With memories of IBIE still lingering in our minds as well as our to-do and follow-up lists, there seems to be little time to recoup after the latest triennial gathering. Bakers experienced countless innovations from suppliers and learned valuable knowledge from the scores of educational sessions and industry competitions. Suppliers were rewarded for their diligent preparation with significant solid leads for their ingredients, equipment and services. While the economy is still far from stable, and the recovery may or may not be proceeding as we hoped, there is sufficient confidence in the market and production demands that all show participants I talked with were walking away satisfied with the outcome of their time and efforts spent.
While I seldom use this column to review the issue content, it seems very appropriate in this case when thinking about new beginnings. The plant feature on Flowers Foods’ newest bakery at Bardstown, KY (Page 24), showcases the company’s quantum leap in energy management and automation that “could profoundly change the way the company operates for years to come,” according to Robert Benton, corporate vice-president of manufacturing. In the past six years, Flowers has made eight acquisitions, spent $482 million in capital investments and added 15 new production lines that now supply nearly 50% of the US population. Although Flowers now operates 40 bakeries, lessons and ideas from this industry-leading organization can apply to bakeries of all shapes and sizes.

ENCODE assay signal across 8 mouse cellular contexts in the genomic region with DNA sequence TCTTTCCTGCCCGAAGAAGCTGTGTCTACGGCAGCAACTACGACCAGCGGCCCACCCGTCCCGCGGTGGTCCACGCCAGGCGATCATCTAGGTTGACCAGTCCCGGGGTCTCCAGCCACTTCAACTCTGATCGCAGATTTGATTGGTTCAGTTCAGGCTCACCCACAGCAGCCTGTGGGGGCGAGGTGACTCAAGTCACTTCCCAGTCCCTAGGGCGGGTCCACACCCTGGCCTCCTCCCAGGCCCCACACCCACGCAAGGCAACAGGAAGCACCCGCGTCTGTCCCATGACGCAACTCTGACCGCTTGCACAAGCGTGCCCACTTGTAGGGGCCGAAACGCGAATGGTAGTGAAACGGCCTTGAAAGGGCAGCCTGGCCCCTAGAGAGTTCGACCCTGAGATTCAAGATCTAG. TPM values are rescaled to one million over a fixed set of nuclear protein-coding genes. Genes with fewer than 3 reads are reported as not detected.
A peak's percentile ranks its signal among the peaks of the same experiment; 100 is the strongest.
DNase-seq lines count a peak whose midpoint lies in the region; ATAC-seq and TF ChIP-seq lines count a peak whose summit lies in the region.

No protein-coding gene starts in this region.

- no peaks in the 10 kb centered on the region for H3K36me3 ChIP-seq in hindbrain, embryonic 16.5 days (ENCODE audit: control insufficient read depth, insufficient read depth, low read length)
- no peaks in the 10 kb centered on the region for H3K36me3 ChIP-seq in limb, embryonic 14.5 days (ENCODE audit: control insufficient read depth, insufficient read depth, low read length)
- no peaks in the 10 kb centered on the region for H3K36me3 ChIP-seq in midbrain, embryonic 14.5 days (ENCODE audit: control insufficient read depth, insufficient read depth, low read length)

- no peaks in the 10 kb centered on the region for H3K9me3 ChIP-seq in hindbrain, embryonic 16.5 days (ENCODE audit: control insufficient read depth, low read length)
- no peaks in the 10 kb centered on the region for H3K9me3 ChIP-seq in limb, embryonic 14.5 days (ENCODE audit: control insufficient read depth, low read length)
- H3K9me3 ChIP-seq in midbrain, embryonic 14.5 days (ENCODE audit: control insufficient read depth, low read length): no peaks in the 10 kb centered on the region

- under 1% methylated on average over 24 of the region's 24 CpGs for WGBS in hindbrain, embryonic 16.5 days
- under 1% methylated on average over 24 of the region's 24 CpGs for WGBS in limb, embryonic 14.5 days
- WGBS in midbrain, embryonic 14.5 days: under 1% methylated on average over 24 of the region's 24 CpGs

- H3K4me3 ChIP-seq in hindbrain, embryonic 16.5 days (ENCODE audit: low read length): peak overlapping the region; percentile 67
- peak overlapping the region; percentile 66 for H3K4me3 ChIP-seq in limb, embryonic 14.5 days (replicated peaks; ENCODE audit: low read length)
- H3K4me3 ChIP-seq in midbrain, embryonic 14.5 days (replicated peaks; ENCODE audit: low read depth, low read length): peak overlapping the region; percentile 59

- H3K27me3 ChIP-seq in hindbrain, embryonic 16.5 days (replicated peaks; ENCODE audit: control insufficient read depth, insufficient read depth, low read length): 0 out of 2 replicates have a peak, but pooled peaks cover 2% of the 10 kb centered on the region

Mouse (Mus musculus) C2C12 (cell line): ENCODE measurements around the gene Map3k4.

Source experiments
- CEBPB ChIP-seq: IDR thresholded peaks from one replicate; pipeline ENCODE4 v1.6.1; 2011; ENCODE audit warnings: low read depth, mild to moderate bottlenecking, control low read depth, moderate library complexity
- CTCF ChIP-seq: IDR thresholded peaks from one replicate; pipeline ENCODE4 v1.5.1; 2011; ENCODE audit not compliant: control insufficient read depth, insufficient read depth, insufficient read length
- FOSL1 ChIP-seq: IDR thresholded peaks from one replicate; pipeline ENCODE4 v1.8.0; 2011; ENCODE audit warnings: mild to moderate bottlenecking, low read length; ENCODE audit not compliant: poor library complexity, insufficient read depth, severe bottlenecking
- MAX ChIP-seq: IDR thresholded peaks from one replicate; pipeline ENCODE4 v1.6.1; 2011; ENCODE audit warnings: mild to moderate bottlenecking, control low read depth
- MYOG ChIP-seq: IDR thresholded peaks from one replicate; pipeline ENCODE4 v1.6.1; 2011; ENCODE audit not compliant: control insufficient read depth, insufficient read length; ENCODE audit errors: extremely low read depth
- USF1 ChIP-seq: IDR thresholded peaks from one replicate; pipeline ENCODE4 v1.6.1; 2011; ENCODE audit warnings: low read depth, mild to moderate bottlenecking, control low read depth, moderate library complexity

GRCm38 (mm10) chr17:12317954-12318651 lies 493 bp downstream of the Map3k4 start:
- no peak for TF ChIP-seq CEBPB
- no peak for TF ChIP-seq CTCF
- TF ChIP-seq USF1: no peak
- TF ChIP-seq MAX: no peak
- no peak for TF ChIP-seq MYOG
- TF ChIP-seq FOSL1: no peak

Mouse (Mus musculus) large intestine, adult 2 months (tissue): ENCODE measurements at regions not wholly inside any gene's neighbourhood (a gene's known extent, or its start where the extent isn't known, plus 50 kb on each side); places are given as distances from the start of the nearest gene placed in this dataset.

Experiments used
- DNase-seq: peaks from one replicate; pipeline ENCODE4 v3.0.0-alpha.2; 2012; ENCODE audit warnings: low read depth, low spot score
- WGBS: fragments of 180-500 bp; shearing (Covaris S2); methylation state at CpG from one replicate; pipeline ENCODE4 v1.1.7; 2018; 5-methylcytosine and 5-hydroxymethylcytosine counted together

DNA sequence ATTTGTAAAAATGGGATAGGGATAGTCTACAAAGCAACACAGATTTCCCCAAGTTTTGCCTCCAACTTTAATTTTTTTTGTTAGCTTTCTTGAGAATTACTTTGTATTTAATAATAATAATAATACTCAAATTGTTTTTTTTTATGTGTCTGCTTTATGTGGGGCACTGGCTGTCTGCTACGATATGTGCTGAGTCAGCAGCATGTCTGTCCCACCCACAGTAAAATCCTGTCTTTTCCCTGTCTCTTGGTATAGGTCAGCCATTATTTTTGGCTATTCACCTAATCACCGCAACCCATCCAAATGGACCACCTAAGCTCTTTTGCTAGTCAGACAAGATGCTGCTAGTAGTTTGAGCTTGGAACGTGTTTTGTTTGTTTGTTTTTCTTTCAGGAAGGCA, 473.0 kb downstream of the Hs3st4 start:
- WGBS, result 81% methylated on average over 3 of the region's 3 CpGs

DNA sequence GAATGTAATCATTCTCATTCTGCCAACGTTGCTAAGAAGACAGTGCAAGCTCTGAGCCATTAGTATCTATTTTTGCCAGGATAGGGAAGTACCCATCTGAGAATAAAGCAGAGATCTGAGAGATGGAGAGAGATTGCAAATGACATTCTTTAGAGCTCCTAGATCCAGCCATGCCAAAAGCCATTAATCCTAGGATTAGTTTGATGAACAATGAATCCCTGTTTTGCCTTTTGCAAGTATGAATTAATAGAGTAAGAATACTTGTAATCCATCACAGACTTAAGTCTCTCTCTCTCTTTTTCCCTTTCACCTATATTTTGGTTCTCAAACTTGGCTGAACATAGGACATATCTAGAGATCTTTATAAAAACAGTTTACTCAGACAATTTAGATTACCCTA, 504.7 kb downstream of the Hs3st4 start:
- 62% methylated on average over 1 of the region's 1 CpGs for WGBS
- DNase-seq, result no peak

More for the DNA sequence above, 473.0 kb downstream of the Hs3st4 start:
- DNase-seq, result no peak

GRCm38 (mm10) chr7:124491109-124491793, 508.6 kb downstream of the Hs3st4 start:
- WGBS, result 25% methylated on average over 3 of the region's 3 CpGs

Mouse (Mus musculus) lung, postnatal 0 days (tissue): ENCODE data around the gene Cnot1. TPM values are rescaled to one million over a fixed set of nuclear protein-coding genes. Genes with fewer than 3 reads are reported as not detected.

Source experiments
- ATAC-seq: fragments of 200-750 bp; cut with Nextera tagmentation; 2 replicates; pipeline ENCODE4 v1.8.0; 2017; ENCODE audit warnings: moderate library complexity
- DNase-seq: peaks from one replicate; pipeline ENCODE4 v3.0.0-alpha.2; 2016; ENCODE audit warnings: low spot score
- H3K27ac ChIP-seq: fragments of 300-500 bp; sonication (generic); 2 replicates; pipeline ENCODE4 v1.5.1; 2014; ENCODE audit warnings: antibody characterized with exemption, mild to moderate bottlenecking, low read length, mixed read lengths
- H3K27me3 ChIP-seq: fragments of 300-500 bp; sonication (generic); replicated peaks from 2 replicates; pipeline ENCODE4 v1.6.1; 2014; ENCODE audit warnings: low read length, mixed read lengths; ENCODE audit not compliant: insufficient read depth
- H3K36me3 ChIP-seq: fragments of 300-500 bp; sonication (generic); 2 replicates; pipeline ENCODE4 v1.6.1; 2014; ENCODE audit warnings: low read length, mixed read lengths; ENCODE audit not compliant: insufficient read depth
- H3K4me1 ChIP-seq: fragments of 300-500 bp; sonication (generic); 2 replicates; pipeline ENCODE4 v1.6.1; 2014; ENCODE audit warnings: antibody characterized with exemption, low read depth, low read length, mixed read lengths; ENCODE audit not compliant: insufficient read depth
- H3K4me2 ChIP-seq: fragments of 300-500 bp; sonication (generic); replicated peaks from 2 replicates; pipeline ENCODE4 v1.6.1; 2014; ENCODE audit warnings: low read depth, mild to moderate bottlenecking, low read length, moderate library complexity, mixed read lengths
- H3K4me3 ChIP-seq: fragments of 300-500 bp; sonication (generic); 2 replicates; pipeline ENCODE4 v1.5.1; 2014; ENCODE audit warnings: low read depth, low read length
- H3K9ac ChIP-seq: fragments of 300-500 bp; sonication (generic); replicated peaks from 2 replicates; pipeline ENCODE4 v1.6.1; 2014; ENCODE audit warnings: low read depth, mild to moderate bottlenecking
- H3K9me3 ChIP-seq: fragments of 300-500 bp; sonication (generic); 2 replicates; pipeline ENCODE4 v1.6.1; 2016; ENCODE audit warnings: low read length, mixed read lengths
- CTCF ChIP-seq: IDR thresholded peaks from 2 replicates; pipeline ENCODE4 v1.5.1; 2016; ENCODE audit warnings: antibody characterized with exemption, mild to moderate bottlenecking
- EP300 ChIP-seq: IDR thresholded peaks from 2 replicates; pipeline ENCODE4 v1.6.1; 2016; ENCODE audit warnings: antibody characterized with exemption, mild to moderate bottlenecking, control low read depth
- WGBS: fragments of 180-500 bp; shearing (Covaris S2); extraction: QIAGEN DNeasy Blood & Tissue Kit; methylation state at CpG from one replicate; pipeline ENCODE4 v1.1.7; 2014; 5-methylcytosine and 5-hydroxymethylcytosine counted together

Food safety, recalls and the growing responsibility of baking companies are well covered in “No Dirty Secrets” (Page 39), an article on corporate responsibility. Recent peanut butter and egg recalls are still fresh on the minds of many bakers who were impacted directly and indirectly by media zealousness and poor communication from industry sources and, in some cases, outright refusal to communicate. Some progressive baking and snack companies were leaps and bounds ahead of the curve on “first response” to their consumers and rode out the storm. Others … did not. Speed and openness of response in cases of food crises will only become more critical. Get on board!
A true new beginning is the impact and influence that sustainability is having on industry, especially ours, which is at the upper end of energy consumption rankings.
For companies like Frito-Lay, sustainability is now locked step-in-step with business strategy. As Dan Malovany wrote in “Exploring the Next Frontier,” on Page 91, “Like many baking and snack operators today, Frito-Lay initially perceived sustainability as a side benefit that resulted in additional cost savings from strategic capital investments and good manufacturing practices.” Al Halvorsen, Frito-Lay’s director of environmental sustainability, stated, “[In 1999,] our environmental program was 100% focused on productivity and how do we flow the benefits of that program to the bottom line. [Now,] sustainability is not just driving the bottom line, but we’re seeing if we can use it to potentially help improve the top line as well. It’s become embedded in our DNA.” Talk about new beginnings.
We all just returned from IBIE and will soon start the 21st century’s second decade (although some say the year 2010 marked the start of the second decade). Isn’t it time for your new beginning?